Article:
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Allison Paschke’s “Please Touch”

Do not touch the art. This is an edict all frequent museum and gallery goers know to heed, tiptoeing through exhibition spaces, aware of their bodies, ensuring a safe distance between themselves and the artwork. But Allison Paschke’s latest exhibit at AS220 is slightly different and may appeal to those who have always been tempted to touch a piece of art when no one’s looking.

As you enter the installation space, porcelain pyramids of varying shapes, sizes, and heights litter the floor, arranged carefully to form an aesthetically pleasing pattern. Paschke’s installation, entitled “Please Touch,” allows her visitors not only to touch her artwork but encourages them to move pieces around to their liking.

The show consists of four interactive art pieces, two of which are comprised of 2,000 small porcelain pieces and the other two of hundreds of pieces of resin and acrylic. People kneel on the floor of the gallery, examining, touching, and rearranging the pieces.

On the back wall hangs a shelf where more abstract porcelain pieces are assembled. According to Paschke, these pieces were created to exist on the border between abstraction and reality — shapes that can vaguely resemble real physical objects, as long as you use your imagination. Paschke made certain that none of her pieces were too literal, so as to make sure that visitors can enter their own worlds based on their personal interpretations of what the pieces represent. “I love other people’s interpretations and sense of discovery,” Paschke told me. “They become artists, coming up with things I could have never thought of.”

The same idea applies to her resin piece, comprised of small, curved pieces of resin that hang from the wall by delicate pins. Arranged in a grid pattern, the pieces of resin — or “drops” as she refers to them — boast vibrant hues of yellow and orange. Visitors are asked to move the resin pieces from pin to pin or to add new pieces, which are placed in a basket nearby with a sign stating: “Add, remove, replace, and move elements, from pin to pin.” Needless to say, I couldn’t help but rearrange some elements to my own satisfaction.

On the far right wall hangs another shelf, where colorful geometric shapes of resin and acrylic lean against fogged mirrors. While the mirrors are stationary, the resin and acrylic pieces are movable and can be arranged to the viewers liking. Paschke wanted to ensure that people could not see their reflections perfectly in the mirror, but rather provide the viewers with a vague sense of self-awareness and the ability to acknowledge their presence and interaction with the art.

With this exhibit, Paschke breaks the stereotype of staid and standoffish art galleries by coaxing out each visitor’s playful and imaginative nature. I left with the strangely comical impression of gallery goers on the floor, playing with and rearranging porcelain pyramids as if they were Lego pieces. There were people who showed a bemusing hesitance to touch the art, people who likely feared that they had misread the “Please Touch” signs pasted around the gallery. The casual air of the installation and the rapport between those who were participating in it was like a breath of fresh air compared to stuffy galleries where shudders can be felt if you so much as breathe near the art. If you’re anything like me, someone who is always tempted to touch anything that is accompanied by a prohibitive sign, I highly recommend you check out the exhibit. Even if you’re not anything like me, there is much satisfaction to be found in participating in Paschke’s exhibit and becoming an artist yourself.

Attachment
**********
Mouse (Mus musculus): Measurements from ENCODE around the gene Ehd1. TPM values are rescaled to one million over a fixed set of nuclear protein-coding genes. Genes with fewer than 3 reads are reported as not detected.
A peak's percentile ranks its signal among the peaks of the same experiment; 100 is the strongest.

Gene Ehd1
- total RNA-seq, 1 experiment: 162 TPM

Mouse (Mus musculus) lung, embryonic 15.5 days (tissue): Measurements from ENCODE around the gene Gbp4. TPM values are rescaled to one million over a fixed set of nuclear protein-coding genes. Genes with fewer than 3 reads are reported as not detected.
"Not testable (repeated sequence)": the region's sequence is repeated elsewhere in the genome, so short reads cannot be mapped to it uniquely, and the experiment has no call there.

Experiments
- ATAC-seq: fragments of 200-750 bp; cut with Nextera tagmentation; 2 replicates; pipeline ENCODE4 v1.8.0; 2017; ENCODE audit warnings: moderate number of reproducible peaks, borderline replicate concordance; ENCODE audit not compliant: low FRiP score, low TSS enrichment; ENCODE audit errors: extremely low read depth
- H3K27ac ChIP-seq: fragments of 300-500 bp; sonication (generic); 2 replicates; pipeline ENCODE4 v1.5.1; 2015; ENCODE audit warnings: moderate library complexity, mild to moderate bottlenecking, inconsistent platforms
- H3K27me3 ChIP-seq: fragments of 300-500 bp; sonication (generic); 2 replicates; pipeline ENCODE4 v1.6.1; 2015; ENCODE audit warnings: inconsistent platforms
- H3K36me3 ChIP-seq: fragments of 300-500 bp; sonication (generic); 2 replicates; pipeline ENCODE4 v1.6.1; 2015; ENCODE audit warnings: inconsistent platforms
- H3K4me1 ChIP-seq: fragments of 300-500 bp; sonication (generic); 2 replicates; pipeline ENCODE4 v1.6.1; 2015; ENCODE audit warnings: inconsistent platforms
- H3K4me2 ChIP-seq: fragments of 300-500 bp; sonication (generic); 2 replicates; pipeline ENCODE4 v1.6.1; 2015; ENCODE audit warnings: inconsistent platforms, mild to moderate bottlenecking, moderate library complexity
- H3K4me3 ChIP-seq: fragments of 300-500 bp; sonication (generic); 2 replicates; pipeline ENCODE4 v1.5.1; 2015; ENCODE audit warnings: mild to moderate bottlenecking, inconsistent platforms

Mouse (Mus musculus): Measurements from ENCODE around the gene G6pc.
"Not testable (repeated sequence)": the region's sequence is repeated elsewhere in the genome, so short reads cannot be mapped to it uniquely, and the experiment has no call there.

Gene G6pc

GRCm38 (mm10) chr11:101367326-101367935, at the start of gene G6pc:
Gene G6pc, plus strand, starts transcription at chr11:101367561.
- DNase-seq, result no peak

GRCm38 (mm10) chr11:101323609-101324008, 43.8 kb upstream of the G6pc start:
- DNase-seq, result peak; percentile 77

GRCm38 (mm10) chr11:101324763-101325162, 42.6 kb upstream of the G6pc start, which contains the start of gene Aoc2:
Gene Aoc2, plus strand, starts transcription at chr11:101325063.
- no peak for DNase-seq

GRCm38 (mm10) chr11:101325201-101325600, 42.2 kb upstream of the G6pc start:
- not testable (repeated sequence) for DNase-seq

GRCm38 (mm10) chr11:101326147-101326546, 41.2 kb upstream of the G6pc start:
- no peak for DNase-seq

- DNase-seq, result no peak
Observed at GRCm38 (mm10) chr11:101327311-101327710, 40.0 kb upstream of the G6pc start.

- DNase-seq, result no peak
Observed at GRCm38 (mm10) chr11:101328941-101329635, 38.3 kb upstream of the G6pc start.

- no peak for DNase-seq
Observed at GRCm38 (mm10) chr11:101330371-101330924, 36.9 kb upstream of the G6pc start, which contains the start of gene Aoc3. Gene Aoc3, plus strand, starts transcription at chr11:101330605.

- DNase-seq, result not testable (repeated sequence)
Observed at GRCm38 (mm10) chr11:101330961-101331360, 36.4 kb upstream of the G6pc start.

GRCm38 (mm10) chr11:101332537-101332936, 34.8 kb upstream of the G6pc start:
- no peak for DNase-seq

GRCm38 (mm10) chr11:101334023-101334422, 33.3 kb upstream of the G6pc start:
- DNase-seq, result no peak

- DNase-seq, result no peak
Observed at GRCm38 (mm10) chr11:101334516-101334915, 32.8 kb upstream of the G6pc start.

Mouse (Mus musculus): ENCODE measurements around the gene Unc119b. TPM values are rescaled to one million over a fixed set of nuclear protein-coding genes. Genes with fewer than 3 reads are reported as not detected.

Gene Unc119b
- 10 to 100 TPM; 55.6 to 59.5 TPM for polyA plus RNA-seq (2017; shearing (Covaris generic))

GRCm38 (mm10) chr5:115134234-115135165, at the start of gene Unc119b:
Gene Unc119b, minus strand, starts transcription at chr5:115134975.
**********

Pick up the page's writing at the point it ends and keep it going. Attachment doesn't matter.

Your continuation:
A photo essay of tonight’s vigil

Tonight, a vigil was held for the passing of graduate student Hyoun Ju Sohn. Candles were lit in remembrance of him, and students wrote down hopes on pieces of paper and placed them into a fire.
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Dancing with the professors strikes again

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Dancing with the Professors came back with a bang Friday night after a brief four-year hiatus. The Brown Ballroom Team’s spin on the hit ABC show Dancing with the Stars took seven of Brown’s beloved faculty members and whipped them into ballroom ready shape over the course of the semester. Each faculty member performed a 90 second choreographed dance routine with a student member of the Brown Ballroom Team. The winner was determined by a panel of judges and by audience vote. The night was a great success with fun costumes, crowd-pleasing music, and a slew of talented students and faculty.

The student faculty pairings were Bjorn Sandstede (Applied Math) and Lauren Chan, David Cane (Chemistry) and Julia Tatiyatrairong, Michael Littman (Computer Science) and Quynh Tran, Michael Stewart (English) and Angelia Wang, Monica Linden (Neuroscience) and Kevin O’Farrell, Rachel Toncelli (English Language Learning) and Michael Scheer, and Tom Doeppner (Computer Science) and Madeline Price.

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A Thousand Words: Brown 250+ opening celebration

In case you were too busy fighting through the crowds for a taste of red velvet cake to take in the moment, our ace photographer Danielle Perelman ’17 was on the case. From perches in Faunce and shockingly near President Paxson’s podium, she snapped these awesome photos and many more. Click on the thumbnails for zoomed in versions of the images.

We can neither confirm nor deny that any Blog writers were involved in that dance party that was going on at a window on the 3rd floor. You all know you saw it.